We enrolled patients in this open-label, multicentre, prospective, randomised, controlled trial between October, 2012, and April, 2014. Eligible patients had baseline office systolic blood pressure of 140 mm Hg or higher and average daytime ambulatory blood pressure of 135 mm Hg or higher systolic and 85 mm Hg or higher diastolic despite antihypertensive treatment. Patients were randomly allocated in a 1:1 ratio to undergo implantation of an arteriovenous coupler device plus current pharmaceutical treatment or to maintain current treatment alone (control). The primary endpoint was mean change from baseline in office and 24 h ambulatory systolic blood pressure at 6 months. Analysis was by modified intention to treat (all patients remaining in follow-up at 6 months). This trial is registered with ClinicalTrials.gov, number NCT01642498.

FINDINGS:

83 (43%) of 195 patients screened were assigned arteriovenous coupler therapy (n=44) or normal care (n=39). Mean office systolic blood pressure reduced by 26·9 (SD 23·9) mm Hg in the arteriovenous coupler group (p<0·0001) and by 3·7 (21·2) mm Hg in the control group (p=0·31). Mean systolic 24 h ambulatory blood pressure reduced by 13·5 (18·8) mm Hg (p<0·0001) in arteriovenous coupler recipients and by 0·5 (15·8) mm Hg (p=0·86) in controls. Implantation of the arteriovenous coupler was associated with late ipsilateral venous stenosis in 12 (29%) of 42 patients and was treatable with venoplasty or stenting.

INTERPRETATION:

Arteriovenous anastomosis was associated with significantly reduced blood pressure and hypertensive complications. This approach might be a useful adjunctive therapy for patients with uncontrolled hypertension.

FUNDING:

ROX Medical.

COMMENTS:

This pilot study pertains to treat resistant hypertension by the creation of an iliac AV shunt...

Whilst seemingly promising, it is another example of the BIG INDUSTRIAL MEDICAL COMPLEX intrusion into clinical practice; the use of a potentially harmful, not to say dangerous, interventions to treat patients who may not need it (those whose SBP is above 140mmHg, whilst their age if over 70....) or who may be controlled otherwise...by a 4th antihypertensive agent...or better compliance...25-30% of so called resistant hypertensives are non compliant:

http://www.ncbi.nlm.nih.gov/pubmed/24694797

The AV shunt intervention exposes patients to a number of serious complications such as DVT as well as potential ischemic lower limb changes...

It is also an example of the BIG INDUSTRIAL MEDICAL COMPLEX influence on publishers...the publication in the Lancet, a seemingly serious journal, of a pilot study with short and inadequate follow-up as well as devoid of control/sham intervention group not to mention compliance to medical checks... In other words, a pilot, proof of concept, study with a number of serious limitations...published in a top medical journal...?!

This intrusion of the INDUSTRIAL MEDICAL COMPLEX was already demonstrated in patients with "resistant" hypertension by the Renal Sympathetic Denervation (RDN) clinical trials, SIMPLICITY...mostly badly designed an uncontrolled until SIMPLICITY HTN 3 showed no benefit...

BUT...the MEDICAL INDUSTRIAL COMPLEX...doesnt rest its case but pursue and encourage the greed of interventionists amongst private physicians...who saw in such method a major source of unethical income...by all sorts of subgroup analyses and posthoc analyses claiming benefits...:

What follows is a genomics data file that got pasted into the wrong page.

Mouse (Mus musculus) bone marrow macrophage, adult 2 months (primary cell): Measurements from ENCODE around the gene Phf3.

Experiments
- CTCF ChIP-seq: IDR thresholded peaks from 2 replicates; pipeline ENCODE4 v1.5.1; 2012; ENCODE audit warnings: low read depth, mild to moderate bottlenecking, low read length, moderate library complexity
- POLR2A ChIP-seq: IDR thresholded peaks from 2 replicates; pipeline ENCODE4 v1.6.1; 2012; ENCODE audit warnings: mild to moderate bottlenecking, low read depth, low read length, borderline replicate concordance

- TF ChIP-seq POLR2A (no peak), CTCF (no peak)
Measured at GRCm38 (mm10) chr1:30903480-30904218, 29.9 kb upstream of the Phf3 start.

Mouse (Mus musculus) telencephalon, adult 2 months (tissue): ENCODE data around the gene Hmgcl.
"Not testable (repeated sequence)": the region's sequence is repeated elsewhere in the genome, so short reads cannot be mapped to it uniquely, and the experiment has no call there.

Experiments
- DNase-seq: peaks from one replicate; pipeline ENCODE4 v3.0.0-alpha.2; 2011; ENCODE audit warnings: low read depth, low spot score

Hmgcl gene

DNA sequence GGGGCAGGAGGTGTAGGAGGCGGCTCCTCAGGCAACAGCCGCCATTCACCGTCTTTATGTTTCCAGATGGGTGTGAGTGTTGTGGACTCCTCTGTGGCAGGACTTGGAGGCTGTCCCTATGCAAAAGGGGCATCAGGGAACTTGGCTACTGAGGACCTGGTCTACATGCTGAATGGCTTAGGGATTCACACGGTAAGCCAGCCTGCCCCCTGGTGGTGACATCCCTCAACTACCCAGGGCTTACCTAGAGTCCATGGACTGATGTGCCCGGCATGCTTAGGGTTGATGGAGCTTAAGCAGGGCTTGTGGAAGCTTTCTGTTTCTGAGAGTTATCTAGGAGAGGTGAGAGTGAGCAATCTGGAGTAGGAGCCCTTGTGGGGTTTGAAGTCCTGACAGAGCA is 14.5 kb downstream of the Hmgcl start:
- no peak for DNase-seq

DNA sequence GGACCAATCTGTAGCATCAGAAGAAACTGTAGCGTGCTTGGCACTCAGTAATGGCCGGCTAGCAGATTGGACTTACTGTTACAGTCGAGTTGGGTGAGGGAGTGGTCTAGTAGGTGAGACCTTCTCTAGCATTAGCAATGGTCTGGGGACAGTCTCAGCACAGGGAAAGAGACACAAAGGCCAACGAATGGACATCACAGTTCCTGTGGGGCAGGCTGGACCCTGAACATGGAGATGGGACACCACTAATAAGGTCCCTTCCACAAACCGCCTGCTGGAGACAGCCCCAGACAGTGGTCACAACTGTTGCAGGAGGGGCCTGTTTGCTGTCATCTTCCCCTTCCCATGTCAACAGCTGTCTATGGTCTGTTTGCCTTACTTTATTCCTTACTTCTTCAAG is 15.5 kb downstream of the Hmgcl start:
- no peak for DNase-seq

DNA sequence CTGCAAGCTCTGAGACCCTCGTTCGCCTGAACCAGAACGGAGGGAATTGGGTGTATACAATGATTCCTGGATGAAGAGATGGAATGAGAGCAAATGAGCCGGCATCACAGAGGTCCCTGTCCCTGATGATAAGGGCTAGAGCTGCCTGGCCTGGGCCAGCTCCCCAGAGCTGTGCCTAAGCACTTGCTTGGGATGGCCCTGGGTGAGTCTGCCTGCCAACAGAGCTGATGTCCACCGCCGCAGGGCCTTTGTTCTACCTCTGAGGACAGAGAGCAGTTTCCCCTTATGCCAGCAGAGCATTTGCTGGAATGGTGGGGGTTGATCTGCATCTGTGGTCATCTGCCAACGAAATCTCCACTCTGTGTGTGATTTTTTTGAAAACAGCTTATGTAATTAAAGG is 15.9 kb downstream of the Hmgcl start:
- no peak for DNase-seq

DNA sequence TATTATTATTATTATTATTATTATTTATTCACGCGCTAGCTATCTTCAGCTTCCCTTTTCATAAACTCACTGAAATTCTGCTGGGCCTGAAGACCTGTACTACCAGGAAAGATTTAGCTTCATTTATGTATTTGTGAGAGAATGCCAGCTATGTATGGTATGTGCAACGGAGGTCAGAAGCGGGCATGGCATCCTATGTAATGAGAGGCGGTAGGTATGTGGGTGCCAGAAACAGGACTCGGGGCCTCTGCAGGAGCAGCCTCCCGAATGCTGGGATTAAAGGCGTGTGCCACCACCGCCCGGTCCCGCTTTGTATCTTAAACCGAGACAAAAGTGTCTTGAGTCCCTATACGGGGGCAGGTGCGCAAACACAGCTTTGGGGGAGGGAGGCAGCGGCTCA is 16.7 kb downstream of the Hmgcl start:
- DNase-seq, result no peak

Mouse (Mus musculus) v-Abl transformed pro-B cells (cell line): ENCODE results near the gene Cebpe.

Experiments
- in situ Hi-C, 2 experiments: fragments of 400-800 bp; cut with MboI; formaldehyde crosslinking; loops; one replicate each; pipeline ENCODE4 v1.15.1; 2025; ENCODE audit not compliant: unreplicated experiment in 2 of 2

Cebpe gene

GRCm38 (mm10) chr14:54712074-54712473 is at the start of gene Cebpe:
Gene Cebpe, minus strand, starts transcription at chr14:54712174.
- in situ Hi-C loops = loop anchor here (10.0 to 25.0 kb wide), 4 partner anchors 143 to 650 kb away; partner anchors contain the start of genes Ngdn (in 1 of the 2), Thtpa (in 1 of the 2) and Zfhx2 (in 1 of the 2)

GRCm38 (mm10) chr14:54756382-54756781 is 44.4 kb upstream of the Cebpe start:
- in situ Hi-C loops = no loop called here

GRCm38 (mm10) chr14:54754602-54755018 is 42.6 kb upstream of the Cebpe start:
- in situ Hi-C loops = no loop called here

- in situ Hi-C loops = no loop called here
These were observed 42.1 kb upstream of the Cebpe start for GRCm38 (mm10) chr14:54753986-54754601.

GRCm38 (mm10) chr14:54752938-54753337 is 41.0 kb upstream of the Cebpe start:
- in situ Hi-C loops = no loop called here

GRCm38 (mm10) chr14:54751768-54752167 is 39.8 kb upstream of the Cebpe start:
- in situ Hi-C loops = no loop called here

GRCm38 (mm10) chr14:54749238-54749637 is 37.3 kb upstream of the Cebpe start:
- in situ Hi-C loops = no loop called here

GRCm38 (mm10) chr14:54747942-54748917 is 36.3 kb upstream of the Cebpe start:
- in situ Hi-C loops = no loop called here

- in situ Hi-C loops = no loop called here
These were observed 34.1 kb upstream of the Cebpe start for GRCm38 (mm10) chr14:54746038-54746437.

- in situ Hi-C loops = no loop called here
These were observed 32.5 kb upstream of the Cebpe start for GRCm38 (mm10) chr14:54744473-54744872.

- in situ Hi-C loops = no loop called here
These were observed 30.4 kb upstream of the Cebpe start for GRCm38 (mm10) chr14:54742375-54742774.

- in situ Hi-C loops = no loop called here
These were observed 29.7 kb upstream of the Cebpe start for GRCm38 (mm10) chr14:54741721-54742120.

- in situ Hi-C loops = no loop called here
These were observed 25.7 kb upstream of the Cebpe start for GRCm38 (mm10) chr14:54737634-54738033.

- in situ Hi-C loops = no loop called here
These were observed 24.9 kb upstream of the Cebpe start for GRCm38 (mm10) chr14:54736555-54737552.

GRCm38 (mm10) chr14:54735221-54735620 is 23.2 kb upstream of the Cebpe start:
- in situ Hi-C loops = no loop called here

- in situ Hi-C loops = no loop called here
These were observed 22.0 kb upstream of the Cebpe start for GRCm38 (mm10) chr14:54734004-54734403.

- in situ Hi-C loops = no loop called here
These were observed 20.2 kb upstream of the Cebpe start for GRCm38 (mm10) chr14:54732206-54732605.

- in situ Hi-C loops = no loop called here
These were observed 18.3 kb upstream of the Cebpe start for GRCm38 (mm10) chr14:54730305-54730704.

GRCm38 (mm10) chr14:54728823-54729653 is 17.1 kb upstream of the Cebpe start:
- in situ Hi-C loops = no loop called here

in Japan: http://www.ncbi.nlm.nih.gov/pubmed/26102846

In subgroups: http://www.ncbi.nlm.nih.gov/pubmed/24914028

Younger patients: http://www.ncbi.nlm.nih.gov/pubmed/25565369

Non-African Americans...

Number of bursts...

https://www.gkaonlineacademy.com/blog/item/simplicity3-not-so-simple

etc...

In other words, the MEDICAL INDUSTRIAL COMPLEX feeds on:

1. Pseudo clinical indications

2. Poorly managed patients, by conventional means

3. Credulous physicians who think any new technology is an advance...

4. Greedy physicians who make money out of new interventions at the expense of their patients' safety or benefit...in countries where private medicine thrives...

5. Medical Journals attracted by medical technical innovations...even when poorly designed, or pilot, studies underpin the findings...

IT IS HIGH TIME WE, AS A PROFESSION, PUT PATIENTS BENEFIT AND SAFETY BEFORE GADGETRY AND PROFIT...

 

[ Modified: Thursday, 1 January 1970, 1:00 AM ]
 
Anyone in the world

Is There a Real Global Epidemic of Chronic Kidney Disease?

Numerous publications have asserted that the global prevalence of chronic kidney disease (CKD) in adults is generally between 10-13% (as determined from the KDOQI or KDIGO Classification schema, but using one-off, non-age calibrated determinations for identification of CKD ) and that the burden of this disease has reached “epidemic” proportions.  In some developed countries (e.g. USA) the population-based prevalence rate of CKD has levelled off, at least in most adult age groups, and some countries have a much lower prevalence of CKD (e.g. Italy) than the global averages.  A new and monumental study has put a fresh perspective to the issue of the global burden of CKD (Global Burden of Disease Study 2013 Collaborators, The Lancet, June 8, 2015 – on-line).  This seminal study of the incidence, prevalence and years lived with disability (YLD) for 301 acute and chronic diseases (including CKD) and injuries in 188 countries during 1990 and 2013 sheds new light on the purported “epidemic” CKD.  The data (35,620 distinct sources) were derived and analyzed in a fashion different from those publications using KDOQI or KDIGO criteria so they may not be strictly comparable.  The inclusion of both adults and children may have also altered the prevalence data compared to KDOQI and KDIGO, which are confined to adults only.